Welcome to BP Boston’s Roster Recap series! Over the next four months, we’ll be breaking down every player on Boston’s 40-man roster and many of their top prospects in order to provide a comprehensive overview of the Red Sox roster’s strengths and weaknesses, as well as what we can expect moving forward. There’s no better time than the offseason to review the best (there was some best!) and worst (there was a lot of worst!) of the past year in red and navy. You can see previous editions of Roster Recap here.
In most sports, there are certain expectations that come with being a first-round draft pick. In baseball, there is about as much certainty in the first round as there is in Clay Buchholz’s durability — unless Bryce Harper is in the draft. Michael Chavis epitomizes that point as much as any other player. Chavis was drafted No. 26 overall by the Red Sox in the 2014 amateur draft. BP’s Tucker Blair labeled him a professional with plus raw power and raw tools, but lacking in athleticism and inconsistent with both his bat and glove. Essentially, he’s a great unknown.
One thing we do know is Chavis has a long way to go. The 20-year-old third baseman had a disappointing first full season in Low-A Greenville in 2015, largely due to a lack of offensive production. Chavis used a free-swinging approach that brought him some success power-wise, but led to greater failures in the form of a high strikeout rate. He showed he has much to learn as a hitter and fielder before he’ll be major-league ready, or even ready for the High-A level. However, he was also just a teenager playing professional baseball for the first time. This could just be the beginning of a long journey.
What Went Right in 2015
Chavis was lauded for his power coming out of the draft. He has strong forearms and muscular legs, and, as Blair’s scouting report states, possesses a leveraged swing with above-average bat speed and easily generates backspin. Chavis didn’t disappoint in that category, tying for fifth in the South Atlantic League with 16 home runs, ripping 29 doubles and finishing with a .182 ISO. Chavis improved as the season went on, particularly in power as he hit six home runs in August and September (the season ended Sept. 7). That gradual progression, highlighted by a nine-game stretch in which he collected 12 hits and rode a six-game hitting streak, provides reason for hope that he can carry that into 2016 and make his case for a promotion.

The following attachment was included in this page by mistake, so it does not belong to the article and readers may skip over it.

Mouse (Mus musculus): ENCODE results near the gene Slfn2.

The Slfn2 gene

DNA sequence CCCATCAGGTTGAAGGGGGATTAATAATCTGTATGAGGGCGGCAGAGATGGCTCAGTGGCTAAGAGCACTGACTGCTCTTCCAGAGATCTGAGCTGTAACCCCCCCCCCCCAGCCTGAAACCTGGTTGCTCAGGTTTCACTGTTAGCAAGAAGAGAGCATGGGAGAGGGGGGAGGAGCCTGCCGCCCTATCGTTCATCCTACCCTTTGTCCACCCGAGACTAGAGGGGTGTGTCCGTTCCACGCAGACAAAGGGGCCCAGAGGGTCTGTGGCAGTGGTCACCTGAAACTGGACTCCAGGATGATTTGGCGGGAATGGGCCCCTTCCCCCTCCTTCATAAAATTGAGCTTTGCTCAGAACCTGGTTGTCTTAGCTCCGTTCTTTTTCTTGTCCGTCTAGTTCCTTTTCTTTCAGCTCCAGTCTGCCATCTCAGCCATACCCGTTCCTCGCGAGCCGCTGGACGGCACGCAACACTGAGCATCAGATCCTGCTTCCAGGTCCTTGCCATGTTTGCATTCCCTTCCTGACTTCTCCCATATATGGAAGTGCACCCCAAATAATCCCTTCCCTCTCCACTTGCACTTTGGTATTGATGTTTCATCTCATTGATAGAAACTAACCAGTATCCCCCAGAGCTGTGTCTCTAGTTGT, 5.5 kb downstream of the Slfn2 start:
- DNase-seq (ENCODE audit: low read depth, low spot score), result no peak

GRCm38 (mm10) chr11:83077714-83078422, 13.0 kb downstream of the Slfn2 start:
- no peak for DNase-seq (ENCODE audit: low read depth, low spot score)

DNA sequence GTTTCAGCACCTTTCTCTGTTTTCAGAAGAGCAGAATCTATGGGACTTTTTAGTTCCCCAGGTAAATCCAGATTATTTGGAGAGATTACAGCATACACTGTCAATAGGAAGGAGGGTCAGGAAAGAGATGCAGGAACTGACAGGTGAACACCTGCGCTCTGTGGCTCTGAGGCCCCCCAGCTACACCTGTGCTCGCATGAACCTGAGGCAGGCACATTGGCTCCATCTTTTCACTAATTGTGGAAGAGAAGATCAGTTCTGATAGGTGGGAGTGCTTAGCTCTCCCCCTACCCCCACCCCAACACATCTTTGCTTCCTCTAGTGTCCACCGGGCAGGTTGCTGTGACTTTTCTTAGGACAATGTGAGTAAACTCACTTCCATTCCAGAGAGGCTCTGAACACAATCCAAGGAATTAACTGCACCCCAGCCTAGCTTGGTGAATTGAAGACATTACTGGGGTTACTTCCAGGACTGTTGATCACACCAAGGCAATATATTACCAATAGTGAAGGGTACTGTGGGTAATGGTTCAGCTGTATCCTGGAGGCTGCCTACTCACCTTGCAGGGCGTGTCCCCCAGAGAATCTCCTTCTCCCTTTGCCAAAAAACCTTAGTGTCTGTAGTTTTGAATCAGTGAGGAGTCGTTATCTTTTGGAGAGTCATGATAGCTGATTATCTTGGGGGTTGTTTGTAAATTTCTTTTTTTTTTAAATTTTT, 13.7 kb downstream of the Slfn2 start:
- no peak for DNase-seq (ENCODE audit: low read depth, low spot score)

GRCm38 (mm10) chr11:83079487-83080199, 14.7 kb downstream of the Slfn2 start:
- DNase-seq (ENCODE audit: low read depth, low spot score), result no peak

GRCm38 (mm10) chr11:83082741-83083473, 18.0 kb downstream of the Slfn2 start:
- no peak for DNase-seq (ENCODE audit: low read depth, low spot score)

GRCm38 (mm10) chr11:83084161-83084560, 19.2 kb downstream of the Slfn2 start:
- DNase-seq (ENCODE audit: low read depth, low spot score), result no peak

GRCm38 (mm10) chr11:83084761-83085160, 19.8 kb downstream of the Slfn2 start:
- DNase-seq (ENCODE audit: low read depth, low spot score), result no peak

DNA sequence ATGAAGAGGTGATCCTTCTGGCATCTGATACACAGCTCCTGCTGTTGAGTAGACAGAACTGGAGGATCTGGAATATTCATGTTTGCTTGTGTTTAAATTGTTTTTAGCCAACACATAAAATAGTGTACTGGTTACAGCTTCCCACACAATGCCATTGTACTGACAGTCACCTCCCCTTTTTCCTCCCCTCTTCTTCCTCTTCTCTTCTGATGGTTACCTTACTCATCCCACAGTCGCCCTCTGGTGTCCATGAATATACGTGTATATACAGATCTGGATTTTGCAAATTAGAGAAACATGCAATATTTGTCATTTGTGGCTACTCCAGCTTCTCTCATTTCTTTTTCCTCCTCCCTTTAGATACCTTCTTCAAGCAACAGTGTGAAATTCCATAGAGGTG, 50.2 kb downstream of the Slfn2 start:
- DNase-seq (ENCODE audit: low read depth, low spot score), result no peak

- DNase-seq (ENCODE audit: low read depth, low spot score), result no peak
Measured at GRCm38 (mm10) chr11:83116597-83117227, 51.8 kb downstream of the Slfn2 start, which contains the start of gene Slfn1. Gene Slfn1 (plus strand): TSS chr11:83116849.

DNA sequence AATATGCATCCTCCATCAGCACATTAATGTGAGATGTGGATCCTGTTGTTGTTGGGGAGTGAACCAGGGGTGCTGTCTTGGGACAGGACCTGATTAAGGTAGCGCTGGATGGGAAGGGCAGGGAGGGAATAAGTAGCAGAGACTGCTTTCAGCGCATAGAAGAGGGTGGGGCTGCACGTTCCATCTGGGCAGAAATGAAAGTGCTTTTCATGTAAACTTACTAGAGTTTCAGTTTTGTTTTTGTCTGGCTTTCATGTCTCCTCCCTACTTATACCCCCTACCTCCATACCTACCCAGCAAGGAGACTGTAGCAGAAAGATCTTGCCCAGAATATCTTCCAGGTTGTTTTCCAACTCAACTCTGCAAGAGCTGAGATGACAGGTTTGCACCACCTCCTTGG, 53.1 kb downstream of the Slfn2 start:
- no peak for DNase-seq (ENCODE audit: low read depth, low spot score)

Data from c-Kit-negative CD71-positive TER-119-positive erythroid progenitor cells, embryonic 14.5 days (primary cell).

Another positive in Chavis’ 2015 season was his eight stolen bases. It’s not a spectacular number, but it’s solid given the average speed scouts have noted. It shows a strong instinctual element in his game (as well as showing just how bad many Low-A catchers are).
What Went Wrong in 2015
Chavis’ big swing paid dividends in terms of home runs, but left him whiffing far too often. He had a whopping 30.6 percent strikeout rate, going down swinging three or more times in 15 games. In fact, most of his offensive numbers were low. He posted a .244 TAv, .223/.277/.405 slash line and rarely pieced together multi-hit efforts. Blair’s 2014 analysis tells us those numbers aren’t surprising, as he has trouble with his timing and his swing can be inconsistent. Those flaws were most prevalent against hard-throwing pitchers. As Sox Prospects writes, Chavis’ swing tends to get long, which exposes the inner half of the plate. By contrast, Chavis walked at a 6.2 percent rate as his patience and strike zone knowledge still needs to develop.
Chavis’ glove could use some work as well. He committed 19 errors in 68 games at third base, and posted an ok 3.5 FRAA. Blair writes that Chavis is an aggressive defender with inconsistent footwork. His plus arm strength is nice, but it may not be enough to make up for the sloppy technique. Chavis started off as a shortstop in rookie ball before being moved to third base. His struggles at third could mean a short future there as well, and we may see him DH more often. Don’t rule out a move to the outfield, either.
Outlook for 2016/MLB ETA
Sox Prospects projects Chavis to be Greenville’s starting third baseman once again this season. Where he goes from there hinges on how he performs at the plate. What’s clear is he needs to hit better, even at the expense of some of those power numbers. Perhaps that means shortening his swing, or just getting his timing down. He could have a real chance to move up this season with Rafael Devers in High-A Salem and primed for another promotion if he picks up where he left off last year. More struggles at third could lead to Chavis trying new positions, though as Chris Crawford noted in BP’s 2016 Red Sox Top-10 list, Chavis has the tools to stick at the hot corner.
BP puts Chavis’ ETA at 2019. It looks unlikely he’ll advance sooner than that. This year is an important one in terms of establishing how quickly he can climb through the organization. The good news for Chavis is he’s still ripe at 20 years old. His frame is bound to fill out more, and he’ll have ample opportunity to improve his approach at the plate, and sharpen his glove. For now, it’s far too early to worry about Chavis. It’s still just the beginning.
Photo by Kelly O’Connor/www.sittingstill.smugmug.com